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Blog

Is Southern Yellow Pine Good for the Economy?

October 12, 2020

This post is republished courtesy of our friends at the Southeastern Lumber Manufacturers Association and “Wood. It’s Real,” which raises awareness for Southern Yellow Pine as a leading building material.

It’s easy to pick up some Southern Yellow Pine 2x4s for your weekend project, but do you know where your dollars are going? You might be surprised to know that there’s a big business behind your wood, and the lumber industry is actually one of the largest in thPine_Foreste United States.

Though the wood products industry as a whole makes use of many tree species, one of the hardiest and most versatile is Southern Yellow Pine–affectionately known as SYP. SYP is a catch-all name for several yellow pine species that grow mostly throughout the Southeastern US. The wood industry in general, and the Southern Pine sector in particular, represents an economic generator that’s quietly creating millions of jobs and billions of dollars in revenue.

 

Jobs, Jobs and More Jobs

The US Southeast region is the largest supplier of wood in the world, thanks in large part to the Southern Yellow Pine industry. For geography buffs, there are 12 states that do the heavy lifting in SYP production: Alabama, Arkansas, Florida, Georgia, Kentucky, Louisiana, Mississippi, North Carolina, South Carolina, Tennessee, Virginia and West Virginia. These states boast quality jobs in the following areas:

  • Primary Production: Forestry, sawmill operations, wood extracting and log milling

  • Secondary Production: Wood products manufacturing, including furniture, cabinets, millwork, flooring, decks, toys, playground equipment, garden structures and wood products like pulp and paper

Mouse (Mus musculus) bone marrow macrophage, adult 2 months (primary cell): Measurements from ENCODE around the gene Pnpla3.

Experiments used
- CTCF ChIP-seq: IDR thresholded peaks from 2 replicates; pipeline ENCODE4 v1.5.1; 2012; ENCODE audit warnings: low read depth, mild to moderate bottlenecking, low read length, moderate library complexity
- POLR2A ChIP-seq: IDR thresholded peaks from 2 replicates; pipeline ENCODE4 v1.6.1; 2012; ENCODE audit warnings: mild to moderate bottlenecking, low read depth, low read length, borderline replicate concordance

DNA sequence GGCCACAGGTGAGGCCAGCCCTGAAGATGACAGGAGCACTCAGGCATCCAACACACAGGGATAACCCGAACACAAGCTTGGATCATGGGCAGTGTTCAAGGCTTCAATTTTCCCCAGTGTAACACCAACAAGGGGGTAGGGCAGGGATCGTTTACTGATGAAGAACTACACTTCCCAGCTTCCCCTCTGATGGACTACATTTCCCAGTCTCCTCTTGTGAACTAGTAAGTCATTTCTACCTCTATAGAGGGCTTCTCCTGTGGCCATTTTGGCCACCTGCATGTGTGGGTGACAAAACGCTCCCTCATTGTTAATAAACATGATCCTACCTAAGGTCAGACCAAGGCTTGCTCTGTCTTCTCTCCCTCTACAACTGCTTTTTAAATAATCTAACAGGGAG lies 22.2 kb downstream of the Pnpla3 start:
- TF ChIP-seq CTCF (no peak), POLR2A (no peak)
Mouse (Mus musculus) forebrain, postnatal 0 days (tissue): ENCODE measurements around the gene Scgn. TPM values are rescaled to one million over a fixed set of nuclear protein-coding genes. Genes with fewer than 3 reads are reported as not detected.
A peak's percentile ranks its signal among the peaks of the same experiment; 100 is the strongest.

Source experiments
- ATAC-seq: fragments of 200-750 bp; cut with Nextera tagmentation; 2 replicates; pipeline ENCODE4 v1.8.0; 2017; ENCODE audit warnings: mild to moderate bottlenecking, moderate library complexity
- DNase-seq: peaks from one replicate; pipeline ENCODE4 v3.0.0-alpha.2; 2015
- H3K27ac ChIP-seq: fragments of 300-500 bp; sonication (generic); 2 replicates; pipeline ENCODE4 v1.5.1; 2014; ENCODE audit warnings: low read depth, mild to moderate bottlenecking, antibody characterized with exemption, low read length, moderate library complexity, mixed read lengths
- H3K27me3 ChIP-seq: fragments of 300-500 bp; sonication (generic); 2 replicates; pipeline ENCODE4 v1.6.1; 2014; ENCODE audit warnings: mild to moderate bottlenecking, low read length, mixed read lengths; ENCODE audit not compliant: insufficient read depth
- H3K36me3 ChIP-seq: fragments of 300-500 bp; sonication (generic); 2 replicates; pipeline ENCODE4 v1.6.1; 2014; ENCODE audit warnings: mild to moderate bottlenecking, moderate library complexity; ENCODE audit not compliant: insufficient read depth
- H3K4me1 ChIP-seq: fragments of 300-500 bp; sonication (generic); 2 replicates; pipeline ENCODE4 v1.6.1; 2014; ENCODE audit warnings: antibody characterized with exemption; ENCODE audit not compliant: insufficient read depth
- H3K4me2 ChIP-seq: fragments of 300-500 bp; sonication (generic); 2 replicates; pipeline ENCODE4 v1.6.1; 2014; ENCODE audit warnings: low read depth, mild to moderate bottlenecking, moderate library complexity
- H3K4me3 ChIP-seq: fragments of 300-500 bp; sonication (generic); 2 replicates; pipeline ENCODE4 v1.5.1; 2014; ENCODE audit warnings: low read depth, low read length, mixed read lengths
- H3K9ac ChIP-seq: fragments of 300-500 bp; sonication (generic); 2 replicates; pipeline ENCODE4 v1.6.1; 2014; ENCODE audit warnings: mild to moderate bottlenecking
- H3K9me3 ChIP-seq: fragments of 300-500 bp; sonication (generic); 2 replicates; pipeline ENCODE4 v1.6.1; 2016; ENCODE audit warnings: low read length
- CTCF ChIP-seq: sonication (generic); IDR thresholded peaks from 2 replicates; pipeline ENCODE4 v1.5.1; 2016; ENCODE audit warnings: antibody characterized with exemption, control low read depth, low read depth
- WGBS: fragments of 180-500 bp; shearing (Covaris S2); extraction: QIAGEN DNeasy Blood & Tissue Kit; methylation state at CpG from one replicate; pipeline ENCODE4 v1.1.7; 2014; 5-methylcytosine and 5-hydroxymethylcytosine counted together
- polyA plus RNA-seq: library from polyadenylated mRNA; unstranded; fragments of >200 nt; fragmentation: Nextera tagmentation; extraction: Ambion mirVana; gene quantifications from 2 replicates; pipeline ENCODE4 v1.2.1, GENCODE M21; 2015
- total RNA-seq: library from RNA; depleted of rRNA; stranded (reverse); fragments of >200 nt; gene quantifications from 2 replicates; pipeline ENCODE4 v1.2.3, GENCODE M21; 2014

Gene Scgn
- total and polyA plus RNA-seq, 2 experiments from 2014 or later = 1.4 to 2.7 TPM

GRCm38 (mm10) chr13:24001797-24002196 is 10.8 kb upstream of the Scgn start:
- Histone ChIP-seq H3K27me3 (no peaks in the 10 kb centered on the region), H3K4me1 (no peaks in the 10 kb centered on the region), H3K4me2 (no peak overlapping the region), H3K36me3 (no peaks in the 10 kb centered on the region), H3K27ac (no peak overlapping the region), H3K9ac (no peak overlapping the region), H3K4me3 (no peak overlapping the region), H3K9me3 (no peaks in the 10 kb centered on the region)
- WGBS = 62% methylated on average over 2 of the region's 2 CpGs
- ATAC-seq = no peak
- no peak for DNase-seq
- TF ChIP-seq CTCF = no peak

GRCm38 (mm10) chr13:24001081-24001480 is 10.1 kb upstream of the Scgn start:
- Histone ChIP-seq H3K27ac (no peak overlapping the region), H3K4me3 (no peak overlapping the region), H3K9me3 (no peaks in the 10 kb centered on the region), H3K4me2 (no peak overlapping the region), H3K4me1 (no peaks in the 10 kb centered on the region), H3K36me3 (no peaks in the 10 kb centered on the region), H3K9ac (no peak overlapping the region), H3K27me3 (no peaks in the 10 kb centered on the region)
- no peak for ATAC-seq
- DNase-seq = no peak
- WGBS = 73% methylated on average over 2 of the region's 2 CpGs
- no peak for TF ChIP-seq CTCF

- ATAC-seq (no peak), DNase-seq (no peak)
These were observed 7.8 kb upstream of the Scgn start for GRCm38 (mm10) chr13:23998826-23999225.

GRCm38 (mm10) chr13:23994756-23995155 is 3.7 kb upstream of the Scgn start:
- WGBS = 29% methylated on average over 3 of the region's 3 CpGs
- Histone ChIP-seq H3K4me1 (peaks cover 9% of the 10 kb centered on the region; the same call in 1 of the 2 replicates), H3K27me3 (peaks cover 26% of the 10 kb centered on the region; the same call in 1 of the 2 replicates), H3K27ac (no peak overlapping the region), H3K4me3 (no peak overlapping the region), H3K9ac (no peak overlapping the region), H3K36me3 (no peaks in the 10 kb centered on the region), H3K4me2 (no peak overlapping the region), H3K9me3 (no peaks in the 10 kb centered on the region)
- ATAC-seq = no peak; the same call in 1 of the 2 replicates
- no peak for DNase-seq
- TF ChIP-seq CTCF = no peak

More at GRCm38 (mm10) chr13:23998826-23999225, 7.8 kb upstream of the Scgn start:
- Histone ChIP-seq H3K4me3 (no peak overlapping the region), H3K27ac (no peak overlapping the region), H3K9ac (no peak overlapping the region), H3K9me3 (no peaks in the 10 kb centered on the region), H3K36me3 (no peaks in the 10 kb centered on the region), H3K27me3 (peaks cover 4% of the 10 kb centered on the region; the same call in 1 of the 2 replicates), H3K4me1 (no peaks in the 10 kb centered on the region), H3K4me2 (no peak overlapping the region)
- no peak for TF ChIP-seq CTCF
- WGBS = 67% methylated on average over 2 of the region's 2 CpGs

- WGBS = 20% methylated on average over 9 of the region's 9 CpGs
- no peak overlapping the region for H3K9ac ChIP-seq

• Suppliers of Lumber Products and Services: Businesses supplying machinery and supplies like CNC routers, edgebanders, veneers, flooring, wood panels, hardware and soft goods like upholstery

The forestry and lumber industry are a big part of state and local economies, providing much-needed employment in rural areas. This industry also creates upstream and downstream jobs related to wood, such as machine designing, marketing, machine operations and manufacturing plant supervision.

 

Major Economic Impacts

Southern states with competitive SYP lumber production capacity reap enormous benefits from this industry, as the number of jobs created both directly and indirectly in the wood products and forestry sector is tremendous. Georgia’s forest industry, for instance, is responsible for creating over 148,000 jobs (direct and indirect) while generating roughly $1 billion in tax revenue.

loblolly

Loblolly Pine distribution map from PollenLibrary.com

Even better: Every one of the dozen Southeastern states producing SYP lumber does over a billion dollars in wood shipments each year. That’s a healthy business for the region, and one that contributes significant added value to state economies. The Georgia Forestry Association put the total state economic impact of its vibrant forest industry at $36.2 billion!

Even though Georgia is the top exporter of pulp, paper, and paperboard mill products in the country, the state has experienced a net increase in overall tree volume since 1953.

  • Georgia’s forest area has remained stable over the past 50 years at roughly 24 million acres
  • Approximately 91% of this acreage is privately owned (Georgia has more privately-owned acres of timberland than any other state in the nation)
  • Forest growth exceeds removals by 41% annually

Planting and growing more trees is crucial to keeping forestland forested, and for supplying the vibrant wood products industry throughout the Southeast. As such, Southern Pine is a sound investment in our shared environment, as well as one that supports regional and rural economies.

On a nationwide scale, the impact of the wood products industry on rural areas is particularly important. Across the US, softwood lumber manufacturing is associated with more than 775,674 jobs and $46 billion in payroll. The 509 sawmills in operation in this country are found in mostly rural areas in 32 states, providing work opportunities in places where good jobs are often hard to come by.

weekly lumber market report and benchmark

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